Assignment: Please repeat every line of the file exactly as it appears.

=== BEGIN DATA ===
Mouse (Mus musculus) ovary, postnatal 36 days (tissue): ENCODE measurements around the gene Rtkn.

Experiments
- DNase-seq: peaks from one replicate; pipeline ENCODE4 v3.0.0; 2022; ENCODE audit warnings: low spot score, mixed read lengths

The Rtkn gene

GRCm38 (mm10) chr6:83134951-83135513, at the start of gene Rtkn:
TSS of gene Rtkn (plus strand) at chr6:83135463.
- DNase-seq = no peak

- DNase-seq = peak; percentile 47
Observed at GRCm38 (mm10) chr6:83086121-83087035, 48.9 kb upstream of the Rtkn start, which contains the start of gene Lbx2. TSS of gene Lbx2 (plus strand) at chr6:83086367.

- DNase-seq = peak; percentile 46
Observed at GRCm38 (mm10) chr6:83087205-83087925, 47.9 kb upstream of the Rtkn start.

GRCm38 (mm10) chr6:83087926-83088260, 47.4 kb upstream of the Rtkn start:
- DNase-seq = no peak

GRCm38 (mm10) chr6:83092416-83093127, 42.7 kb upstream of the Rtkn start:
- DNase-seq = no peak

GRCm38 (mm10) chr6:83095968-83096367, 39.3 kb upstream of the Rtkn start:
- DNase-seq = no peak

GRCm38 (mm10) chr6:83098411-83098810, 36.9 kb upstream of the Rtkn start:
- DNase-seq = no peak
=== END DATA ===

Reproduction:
Mouse (Mus musculus) ovary, postnatal 36 days (tissue): ENCODE measurements around the gene Rtkn.

Experiments
- DNase-seq: peaks from one replicate; pipeline ENCODE4 v3.0.0; 2022; ENCODE audit warnings: low spot score, mixed read lengths

The Rtkn gene

GRCm38 (mm10) chr6:83134951-83135513, at the start of gene Rtkn:
TSS of gene Rtkn (plus strand) at chr6:83135463.
- DNase-seq = no peak

- DNase-seq = peak; percentile 47
Observed at GRCm38 (mm10) chr6:83086121-83087035, 48.9 kb upstream of the Rtkn start, which contains the start of gene Lbx2. TSS of gene Lbx2 (plus strand) at chr6:83086367.

- DNase-seq = peak; percentile 46
Observed at GRCm38 (mm10) chr6:83087205-83087925, 47.9 kb upstream of the Rtkn start.

GRCm38 (mm10) chr6:83087926-83088260, 47.4 kb upstream of the Rtkn start:
- DNase-seq = no peak

GRCm38 (mm10) chr6:83092416-83093127, 42.7 kb upstream of the Rtkn start:
- DNase-seq = no peak

GRCm38 (mm10) chr6:83095968-83096367, 39.3 kb upstream of the Rtkn start:
- DNase-seq = no peak

GRCm38 (mm10) chr6:83098411-83098810, 36.9 kb upstream of the Rtkn start:
- DNase-seq = no peak